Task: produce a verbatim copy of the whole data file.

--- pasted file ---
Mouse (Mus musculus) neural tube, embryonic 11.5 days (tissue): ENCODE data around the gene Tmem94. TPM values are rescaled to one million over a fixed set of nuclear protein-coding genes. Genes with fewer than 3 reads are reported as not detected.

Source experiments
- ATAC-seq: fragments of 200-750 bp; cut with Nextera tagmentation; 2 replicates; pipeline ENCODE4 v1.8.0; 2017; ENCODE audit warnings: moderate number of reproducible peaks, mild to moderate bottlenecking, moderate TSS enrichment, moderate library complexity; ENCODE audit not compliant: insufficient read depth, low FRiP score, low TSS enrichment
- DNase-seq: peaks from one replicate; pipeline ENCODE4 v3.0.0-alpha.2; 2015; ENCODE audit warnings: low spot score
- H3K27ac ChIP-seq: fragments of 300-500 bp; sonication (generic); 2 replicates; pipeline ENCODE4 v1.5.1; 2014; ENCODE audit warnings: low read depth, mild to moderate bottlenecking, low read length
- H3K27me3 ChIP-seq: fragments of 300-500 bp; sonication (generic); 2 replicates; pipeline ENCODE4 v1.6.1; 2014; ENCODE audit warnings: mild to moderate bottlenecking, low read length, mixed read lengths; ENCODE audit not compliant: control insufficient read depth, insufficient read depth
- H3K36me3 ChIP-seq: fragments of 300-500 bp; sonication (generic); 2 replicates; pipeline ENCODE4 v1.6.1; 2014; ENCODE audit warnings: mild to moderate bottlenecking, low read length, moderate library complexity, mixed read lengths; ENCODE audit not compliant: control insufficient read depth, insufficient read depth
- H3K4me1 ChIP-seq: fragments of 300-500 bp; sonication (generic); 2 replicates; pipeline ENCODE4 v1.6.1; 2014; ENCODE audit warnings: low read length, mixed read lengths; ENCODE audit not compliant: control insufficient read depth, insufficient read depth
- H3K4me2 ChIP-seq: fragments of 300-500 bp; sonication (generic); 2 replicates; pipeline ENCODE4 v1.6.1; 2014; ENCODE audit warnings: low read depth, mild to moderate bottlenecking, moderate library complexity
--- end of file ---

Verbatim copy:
Mouse (Mus musculus) neural tube, embryonic 11.5 days (tissue): ENCODE data around the gene Tmem94. TPM values are rescaled to one million over a fixed set of nuclear protein-coding genes. Genes with fewer than 3 reads are reported as not detected.

Source experiments
- ATAC-seq: fragments of 200-750 bp; cut with Nextera tagmentation; 2 replicates; pipeline ENCODE4 v1.8.0; 2017; ENCODE audit warnings: moderate number of reproducible peaks, mild to moderate bottlenecking, moderate TSS enrichment, moderate library complexity; ENCODE audit not compliant: insufficient read depth, low FRiP score, low TSS enrichment
- DNase-seq: peaks from one replicate; pipeline ENCODE4 v3.0.0-alpha.2; 2015; ENCODE audit warnings: low spot score
- H3K27ac ChIP-seq: fragments of 300-500 bp; sonication (generic); 2 replicates; pipeline ENCODE4 v1.5.1; 2014; ENCODE audit warnings: low read depth, mild to moderate bottlenecking, low read length
- H3K27me3 ChIP-seq: fragments of 300-500 bp; sonication (generic); 2 replicates; pipeline ENCODE4 v1.6.1; 2014; ENCODE audit warnings: mild to moderate bottlenecking, low read length, mixed read lengths; ENCODE audit not compliant: control insufficient read depth, insufficient read depth
- H3K36me3 ChIP-seq: fragments of 300-500 bp; sonication (generic); 2 replicates; pipeline ENCODE4 v1.6.1; 2014; ENCODE audit warnings: mild to moderate bottlenecking, low read length, moderate library complexity, mixed read lengths; ENCODE audit not compliant: control insufficient read depth, insufficient read depth
- H3K4me1 ChIP-seq: fragments of 300-500 bp; sonication (generic); 2 replicates; pipeline ENCODE4 v1.6.1; 2014; ENCODE audit warnings: low read length, mixed read lengths; ENCODE audit not compliant: control insufficient read depth, insufficient read depth
- H3K4me2 ChIP-seq: fragments of 300-500 bp; sonication (generic); 2 replicates; pipeline ENCODE4 v1.6.1; 2014; ENCODE audit warnings: low read depth, mild to moderate bottlenecking, moderate library complexity